Substance use top health and safety risk at sawmills

Forest products sawmill risk assessment

Ontario workers and managers worry about dangers of alcohol and drug use

Top 10 Health and Safety Risks in Sawmills - Please download, print, and share

Like a wisp of smoke, a waft of alcohol, or a tiny pill, it’s difficult to measure the exact size of the problem of substance abuse in the workplace, but a group of sawmill industry experts has placed the issue firmly at the top of their safety agenda.

Last June 2017, a volunteer group of subject matter experts met face-to-face for a sawmill workplace risk assessment at Workplace Safety North (WSN) headquarters in North Bay, Ontario. The group of 15 representatives from management, labour, government, and not-for-profit organizations, was facilitated by Sujoy Dey, Ph.D., Corporate Risk Officer at the Ministry of Labour (MOL).

In advance of the workshop, each industry expert submitted their top health and safety concerns, and during the one-day workshop, all 80 identified risks were reviewed and discussed by the group.

When it came time for the final vote on the top risks, only actual workers and managers in the sawmill industry were allowed to vote. In order to ensure an open and fair voting process, handheld electronic devices recorded votes anonymously. Both labour and management agreed: the top danger sawmill workers face is substance abuse.

“As they identified specific conditions and situations that could result in injury or illness, we asked the group, ‘What keeps you up at night?’” says Dr. Dey, “And both workers and managers agreed: the number one risk in sawmills is substance abuse.” Dey notes the category includes not just alcohol and recreational drugs, but also prescription drugs, such as pain medication.

Top 10 health and safety risks in sawmills
Risky business for Ontario forest products workers

1. Substance use: Under the influence of drugs and alcohol in the workplace
2. Workers taking shortcuts: Gaps in training, coaching, supervision.
3. Not properly locking out or guarding equipment
4. Age: Inexperience of new, young workers who don’t see the dangers
5. Psychosocial: Lack of focus, distraction of worker while performing duties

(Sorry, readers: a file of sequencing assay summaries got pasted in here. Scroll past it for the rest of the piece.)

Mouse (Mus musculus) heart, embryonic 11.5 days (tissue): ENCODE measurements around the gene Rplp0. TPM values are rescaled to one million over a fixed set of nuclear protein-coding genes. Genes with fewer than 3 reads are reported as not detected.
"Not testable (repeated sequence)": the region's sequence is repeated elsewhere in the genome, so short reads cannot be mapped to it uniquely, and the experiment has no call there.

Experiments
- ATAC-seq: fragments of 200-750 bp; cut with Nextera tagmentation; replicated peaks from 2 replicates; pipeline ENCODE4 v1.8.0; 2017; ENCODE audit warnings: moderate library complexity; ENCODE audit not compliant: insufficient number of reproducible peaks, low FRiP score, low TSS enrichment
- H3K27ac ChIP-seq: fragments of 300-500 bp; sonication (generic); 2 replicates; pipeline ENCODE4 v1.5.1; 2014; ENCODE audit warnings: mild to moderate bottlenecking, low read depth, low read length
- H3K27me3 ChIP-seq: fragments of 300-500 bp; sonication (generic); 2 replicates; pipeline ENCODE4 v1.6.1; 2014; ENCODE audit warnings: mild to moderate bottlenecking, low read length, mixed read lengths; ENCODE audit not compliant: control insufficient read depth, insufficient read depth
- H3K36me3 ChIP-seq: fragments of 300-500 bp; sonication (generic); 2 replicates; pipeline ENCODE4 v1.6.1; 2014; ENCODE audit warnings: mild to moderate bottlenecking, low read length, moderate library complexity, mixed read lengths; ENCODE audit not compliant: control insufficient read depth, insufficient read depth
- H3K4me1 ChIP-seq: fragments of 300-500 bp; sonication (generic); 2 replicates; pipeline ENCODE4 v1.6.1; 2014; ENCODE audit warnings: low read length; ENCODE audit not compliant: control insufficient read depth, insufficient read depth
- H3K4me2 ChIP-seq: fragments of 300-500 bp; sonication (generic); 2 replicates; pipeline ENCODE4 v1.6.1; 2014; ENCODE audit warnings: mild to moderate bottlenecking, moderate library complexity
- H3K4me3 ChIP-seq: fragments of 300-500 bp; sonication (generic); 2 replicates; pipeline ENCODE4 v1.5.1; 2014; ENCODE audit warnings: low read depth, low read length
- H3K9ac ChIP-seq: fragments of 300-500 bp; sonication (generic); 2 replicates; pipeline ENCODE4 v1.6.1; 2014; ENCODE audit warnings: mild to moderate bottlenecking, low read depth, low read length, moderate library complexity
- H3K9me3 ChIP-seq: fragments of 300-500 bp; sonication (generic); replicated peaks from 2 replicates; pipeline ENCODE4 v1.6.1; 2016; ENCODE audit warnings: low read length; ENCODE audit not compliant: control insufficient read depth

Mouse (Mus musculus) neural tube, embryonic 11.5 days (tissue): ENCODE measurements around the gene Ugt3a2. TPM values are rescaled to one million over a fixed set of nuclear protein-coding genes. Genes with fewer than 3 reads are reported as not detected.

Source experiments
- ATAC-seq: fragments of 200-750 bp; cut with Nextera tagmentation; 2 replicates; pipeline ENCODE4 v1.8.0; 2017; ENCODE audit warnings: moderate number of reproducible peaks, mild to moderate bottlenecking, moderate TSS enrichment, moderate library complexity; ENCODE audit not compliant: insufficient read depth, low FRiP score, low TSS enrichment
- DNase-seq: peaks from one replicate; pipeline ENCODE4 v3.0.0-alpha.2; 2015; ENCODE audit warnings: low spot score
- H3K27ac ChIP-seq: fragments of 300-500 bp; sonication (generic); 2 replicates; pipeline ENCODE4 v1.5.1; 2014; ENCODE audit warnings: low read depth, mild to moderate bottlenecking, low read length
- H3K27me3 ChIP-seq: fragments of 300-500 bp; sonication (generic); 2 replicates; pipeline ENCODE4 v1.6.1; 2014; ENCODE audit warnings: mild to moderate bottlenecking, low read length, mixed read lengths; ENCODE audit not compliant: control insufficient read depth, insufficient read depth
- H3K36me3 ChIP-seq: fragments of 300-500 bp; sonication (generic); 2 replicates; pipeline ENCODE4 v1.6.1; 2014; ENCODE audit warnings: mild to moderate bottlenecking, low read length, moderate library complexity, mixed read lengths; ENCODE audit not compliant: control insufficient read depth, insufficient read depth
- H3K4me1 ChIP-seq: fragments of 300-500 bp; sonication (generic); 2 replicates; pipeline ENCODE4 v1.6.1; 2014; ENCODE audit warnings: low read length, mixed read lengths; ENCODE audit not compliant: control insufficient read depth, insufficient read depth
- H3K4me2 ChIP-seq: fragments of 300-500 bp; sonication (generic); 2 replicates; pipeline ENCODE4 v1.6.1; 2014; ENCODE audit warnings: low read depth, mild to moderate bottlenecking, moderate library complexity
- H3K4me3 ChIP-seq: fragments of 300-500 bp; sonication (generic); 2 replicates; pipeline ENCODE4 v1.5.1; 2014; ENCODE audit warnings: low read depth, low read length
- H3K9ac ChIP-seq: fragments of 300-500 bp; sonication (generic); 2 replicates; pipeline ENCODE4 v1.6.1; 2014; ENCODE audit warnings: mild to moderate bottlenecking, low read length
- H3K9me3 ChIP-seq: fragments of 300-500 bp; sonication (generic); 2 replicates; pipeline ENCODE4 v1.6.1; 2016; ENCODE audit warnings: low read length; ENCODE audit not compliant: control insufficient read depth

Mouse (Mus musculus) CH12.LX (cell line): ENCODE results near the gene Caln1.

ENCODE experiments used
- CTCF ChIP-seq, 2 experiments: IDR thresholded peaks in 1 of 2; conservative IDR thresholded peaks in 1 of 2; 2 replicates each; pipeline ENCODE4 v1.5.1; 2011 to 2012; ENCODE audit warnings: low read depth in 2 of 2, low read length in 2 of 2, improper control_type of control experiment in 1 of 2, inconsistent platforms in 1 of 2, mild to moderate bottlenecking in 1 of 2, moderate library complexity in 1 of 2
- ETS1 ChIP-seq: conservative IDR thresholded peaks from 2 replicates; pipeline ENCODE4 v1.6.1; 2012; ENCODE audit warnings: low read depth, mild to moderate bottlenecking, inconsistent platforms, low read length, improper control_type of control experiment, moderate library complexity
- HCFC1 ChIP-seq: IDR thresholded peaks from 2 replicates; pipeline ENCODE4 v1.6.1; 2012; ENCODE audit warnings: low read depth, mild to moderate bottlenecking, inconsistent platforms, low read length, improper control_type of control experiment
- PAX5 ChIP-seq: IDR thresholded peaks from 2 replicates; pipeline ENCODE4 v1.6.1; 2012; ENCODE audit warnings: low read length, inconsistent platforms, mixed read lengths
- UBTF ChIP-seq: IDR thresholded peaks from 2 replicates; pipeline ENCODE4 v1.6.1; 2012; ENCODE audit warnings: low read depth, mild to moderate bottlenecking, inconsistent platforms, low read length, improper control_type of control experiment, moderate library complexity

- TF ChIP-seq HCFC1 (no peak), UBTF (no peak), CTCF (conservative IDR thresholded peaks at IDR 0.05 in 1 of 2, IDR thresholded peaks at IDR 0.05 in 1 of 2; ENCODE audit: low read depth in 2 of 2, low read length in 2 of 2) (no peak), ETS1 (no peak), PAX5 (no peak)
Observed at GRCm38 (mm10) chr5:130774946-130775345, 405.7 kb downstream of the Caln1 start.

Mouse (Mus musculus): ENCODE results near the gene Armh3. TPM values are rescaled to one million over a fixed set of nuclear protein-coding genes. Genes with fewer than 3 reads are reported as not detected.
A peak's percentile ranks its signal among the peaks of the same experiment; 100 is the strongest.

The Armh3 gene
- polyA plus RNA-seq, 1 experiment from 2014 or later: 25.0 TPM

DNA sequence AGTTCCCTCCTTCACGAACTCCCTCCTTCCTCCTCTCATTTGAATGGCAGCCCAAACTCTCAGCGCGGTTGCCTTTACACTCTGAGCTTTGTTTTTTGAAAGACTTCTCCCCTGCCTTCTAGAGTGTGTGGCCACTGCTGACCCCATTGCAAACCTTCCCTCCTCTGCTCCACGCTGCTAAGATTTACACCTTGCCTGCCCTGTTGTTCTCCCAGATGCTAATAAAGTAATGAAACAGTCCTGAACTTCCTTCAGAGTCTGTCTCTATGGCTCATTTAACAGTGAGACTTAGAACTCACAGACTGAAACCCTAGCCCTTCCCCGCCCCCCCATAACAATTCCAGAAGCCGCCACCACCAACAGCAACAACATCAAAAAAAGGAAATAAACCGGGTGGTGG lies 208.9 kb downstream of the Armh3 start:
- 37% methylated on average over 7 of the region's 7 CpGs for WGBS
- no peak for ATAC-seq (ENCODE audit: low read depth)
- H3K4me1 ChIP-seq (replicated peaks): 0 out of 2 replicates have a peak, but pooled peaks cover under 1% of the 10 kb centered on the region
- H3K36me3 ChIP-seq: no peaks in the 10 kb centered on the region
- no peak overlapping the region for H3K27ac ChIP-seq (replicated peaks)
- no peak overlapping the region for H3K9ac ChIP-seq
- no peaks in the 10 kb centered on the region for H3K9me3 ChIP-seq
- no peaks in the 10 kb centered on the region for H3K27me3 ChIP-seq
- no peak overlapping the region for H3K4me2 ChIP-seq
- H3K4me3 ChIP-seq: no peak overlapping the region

6. Slips, trips, and falls
7. Occupational disease: Loss of hearing, ringing in the ears
8. Psychosocial: Stress, including job and family pressures
9. Working from heights: Absence of engineered anchor points
10. Caught in or crushed by mobile equipment

Being under the influence of alcohol or drugs – prescription or not – is a longstanding safety concern in the workplace, and it’s a difficult thing to measure (unlike, for example, Workplace Safety and Insurance Board statistics on slips, trips, and falls in the workplace). Even though there are issues regarding social stigma, privacy, and human rights concerns, drug and alcohol use in the workplace is an issue that’s too risky to ignore any longer. 

“An interesting outcome of the workshop was that the number one risk was not on Workplace Safety North’s radar as a priority concern,” says Tom Welton, WSN Industrial Director. “WSN historically uses WSIB [Workplace Safety and Insurance Board] statistics to provide a clear picture of workplace injuries and trends. 

“The risk assessment workshop provided direct feedback from industry experts about their perception of the workplace. By using leading rather than lagging indicators, WSN can be more proactive,” says Welton.

Psychological health and safety in the workplace

Three of the top 10 risks involve psychosocial or mental health issues: substance use, lack of focus, and stress. As more workplaces gain a better understanding about the importance of taking a holistic approach to health and safety and having a supportive workplace culture that encourages both self-care and concern for co-workers, research also supports an increased focus on overall well-being

The results of the workshop were reviewed by the Ontario volunteer industry advisory committee for Forestry, Paper, Printing, and Converting sectors. The committee, in conjunction with WSN, is supportive of the next step: a detailed analysis of the root causes of substance abuse in the workplace, and the creation of an effective prevention plan. 

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